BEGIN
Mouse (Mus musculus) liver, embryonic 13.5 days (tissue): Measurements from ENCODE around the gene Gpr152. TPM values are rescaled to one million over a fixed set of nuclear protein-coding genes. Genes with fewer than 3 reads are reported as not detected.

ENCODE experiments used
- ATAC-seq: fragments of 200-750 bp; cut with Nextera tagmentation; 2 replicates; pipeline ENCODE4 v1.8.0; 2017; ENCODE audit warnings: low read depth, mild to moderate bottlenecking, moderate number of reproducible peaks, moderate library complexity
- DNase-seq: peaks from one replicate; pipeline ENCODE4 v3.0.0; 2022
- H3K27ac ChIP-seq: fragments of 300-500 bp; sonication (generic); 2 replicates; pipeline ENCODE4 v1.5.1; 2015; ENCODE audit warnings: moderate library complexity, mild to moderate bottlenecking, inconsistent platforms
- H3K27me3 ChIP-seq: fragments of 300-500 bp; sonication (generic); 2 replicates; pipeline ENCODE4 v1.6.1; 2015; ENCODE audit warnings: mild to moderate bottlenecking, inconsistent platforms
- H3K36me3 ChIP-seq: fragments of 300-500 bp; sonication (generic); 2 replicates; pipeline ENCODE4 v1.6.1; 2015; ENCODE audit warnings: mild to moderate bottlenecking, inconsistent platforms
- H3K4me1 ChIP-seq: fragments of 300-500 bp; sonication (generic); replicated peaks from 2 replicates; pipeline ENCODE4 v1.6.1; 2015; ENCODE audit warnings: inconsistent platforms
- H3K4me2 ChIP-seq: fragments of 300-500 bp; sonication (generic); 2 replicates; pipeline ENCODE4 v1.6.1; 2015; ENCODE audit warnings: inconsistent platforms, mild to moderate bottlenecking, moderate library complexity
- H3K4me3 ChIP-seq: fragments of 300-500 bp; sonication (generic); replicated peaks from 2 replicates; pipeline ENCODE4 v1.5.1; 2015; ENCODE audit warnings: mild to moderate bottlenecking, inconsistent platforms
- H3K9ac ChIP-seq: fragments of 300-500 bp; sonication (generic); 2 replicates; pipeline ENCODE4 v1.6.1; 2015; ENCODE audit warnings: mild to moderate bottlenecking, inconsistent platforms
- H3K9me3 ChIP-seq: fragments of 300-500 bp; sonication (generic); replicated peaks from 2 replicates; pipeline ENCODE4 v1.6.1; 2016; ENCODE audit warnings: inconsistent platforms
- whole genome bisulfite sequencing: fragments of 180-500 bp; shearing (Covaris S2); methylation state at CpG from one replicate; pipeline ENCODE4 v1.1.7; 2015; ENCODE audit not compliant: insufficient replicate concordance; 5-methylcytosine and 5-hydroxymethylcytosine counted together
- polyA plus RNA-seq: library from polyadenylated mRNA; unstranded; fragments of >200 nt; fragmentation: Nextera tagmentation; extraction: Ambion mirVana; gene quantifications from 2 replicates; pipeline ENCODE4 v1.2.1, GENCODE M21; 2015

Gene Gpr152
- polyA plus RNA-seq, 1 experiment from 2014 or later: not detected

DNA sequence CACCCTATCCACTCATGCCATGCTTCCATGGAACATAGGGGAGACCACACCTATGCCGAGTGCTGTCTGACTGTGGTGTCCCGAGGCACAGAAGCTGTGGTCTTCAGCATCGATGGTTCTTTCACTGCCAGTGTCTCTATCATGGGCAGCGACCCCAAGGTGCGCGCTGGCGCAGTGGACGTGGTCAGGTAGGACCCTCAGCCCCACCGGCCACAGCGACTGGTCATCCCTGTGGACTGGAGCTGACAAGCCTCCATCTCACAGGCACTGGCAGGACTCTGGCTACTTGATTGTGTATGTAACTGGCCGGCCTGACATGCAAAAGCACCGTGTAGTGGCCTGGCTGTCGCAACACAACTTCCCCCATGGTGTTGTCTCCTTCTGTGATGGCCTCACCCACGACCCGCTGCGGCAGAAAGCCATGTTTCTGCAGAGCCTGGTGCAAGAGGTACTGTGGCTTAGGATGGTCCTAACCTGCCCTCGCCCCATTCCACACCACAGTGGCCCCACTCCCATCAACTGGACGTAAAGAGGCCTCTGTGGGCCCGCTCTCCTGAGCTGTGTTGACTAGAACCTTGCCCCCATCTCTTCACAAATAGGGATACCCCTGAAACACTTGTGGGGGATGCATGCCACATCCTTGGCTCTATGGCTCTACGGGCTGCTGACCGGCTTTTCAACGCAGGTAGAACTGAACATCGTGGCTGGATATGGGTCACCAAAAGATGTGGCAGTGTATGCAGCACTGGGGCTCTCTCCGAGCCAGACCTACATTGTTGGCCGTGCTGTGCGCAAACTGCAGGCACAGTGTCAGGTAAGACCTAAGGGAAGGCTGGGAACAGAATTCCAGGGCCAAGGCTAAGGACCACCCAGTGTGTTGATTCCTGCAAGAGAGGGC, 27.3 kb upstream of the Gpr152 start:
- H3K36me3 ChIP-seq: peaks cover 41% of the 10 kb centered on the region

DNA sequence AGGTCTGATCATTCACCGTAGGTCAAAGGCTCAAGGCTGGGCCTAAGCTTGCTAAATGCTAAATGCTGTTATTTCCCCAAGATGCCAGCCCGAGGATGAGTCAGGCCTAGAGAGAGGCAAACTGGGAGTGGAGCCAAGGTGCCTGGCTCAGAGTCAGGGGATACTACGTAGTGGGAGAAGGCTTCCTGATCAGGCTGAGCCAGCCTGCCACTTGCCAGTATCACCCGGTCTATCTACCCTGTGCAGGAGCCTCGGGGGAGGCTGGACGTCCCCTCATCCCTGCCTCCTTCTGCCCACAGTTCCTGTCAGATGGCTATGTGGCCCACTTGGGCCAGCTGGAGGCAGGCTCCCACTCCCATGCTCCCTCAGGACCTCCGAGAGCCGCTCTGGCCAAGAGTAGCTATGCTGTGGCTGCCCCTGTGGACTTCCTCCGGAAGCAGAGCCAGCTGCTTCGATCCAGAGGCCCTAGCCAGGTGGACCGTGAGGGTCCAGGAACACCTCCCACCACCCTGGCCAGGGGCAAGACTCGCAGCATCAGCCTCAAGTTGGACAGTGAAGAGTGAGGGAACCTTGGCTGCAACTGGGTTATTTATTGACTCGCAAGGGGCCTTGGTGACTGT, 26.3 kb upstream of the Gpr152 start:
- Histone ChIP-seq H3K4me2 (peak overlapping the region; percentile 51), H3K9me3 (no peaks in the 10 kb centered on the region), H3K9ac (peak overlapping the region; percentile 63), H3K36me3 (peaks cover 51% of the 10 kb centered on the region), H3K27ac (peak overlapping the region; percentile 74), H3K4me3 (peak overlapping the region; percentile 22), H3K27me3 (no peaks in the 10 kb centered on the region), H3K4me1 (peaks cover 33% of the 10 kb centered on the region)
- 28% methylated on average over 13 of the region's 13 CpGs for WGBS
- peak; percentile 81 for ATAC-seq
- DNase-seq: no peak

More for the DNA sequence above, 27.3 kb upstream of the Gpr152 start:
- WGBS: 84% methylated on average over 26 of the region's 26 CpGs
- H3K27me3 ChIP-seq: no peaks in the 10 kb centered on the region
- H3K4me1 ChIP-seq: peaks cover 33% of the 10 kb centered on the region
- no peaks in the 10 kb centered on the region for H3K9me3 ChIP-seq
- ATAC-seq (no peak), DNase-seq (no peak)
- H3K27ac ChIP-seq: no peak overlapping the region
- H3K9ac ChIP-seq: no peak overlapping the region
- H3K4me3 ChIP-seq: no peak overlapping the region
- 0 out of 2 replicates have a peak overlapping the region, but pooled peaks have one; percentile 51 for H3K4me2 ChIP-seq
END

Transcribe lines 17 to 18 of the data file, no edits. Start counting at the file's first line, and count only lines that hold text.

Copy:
DNA sequence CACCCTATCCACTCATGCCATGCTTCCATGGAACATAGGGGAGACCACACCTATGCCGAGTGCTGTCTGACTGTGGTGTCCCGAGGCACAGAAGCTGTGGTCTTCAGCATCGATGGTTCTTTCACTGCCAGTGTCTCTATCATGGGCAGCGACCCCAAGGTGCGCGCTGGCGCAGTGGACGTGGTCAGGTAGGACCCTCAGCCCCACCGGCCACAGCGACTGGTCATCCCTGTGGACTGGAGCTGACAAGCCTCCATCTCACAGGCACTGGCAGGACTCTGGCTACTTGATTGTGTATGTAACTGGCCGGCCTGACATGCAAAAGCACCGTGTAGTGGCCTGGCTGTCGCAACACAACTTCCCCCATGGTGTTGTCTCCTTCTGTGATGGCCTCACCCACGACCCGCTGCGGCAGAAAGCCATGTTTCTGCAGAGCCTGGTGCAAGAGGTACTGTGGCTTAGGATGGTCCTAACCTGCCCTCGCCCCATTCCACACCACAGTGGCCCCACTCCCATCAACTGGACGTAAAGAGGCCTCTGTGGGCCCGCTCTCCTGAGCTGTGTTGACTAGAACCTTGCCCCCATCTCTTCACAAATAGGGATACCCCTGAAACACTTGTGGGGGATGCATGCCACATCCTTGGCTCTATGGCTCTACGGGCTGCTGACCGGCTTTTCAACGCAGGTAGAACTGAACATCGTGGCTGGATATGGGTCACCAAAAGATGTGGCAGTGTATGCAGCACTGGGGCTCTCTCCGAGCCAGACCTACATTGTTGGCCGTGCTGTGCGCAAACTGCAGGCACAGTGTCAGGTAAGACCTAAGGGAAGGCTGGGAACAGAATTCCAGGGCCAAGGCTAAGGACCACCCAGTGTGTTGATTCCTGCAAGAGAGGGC, 27.3 kb upstream of the Gpr152 start:
- H3K36me3 ChIP-seq: peaks cover 41% of the 10 kb centered on the region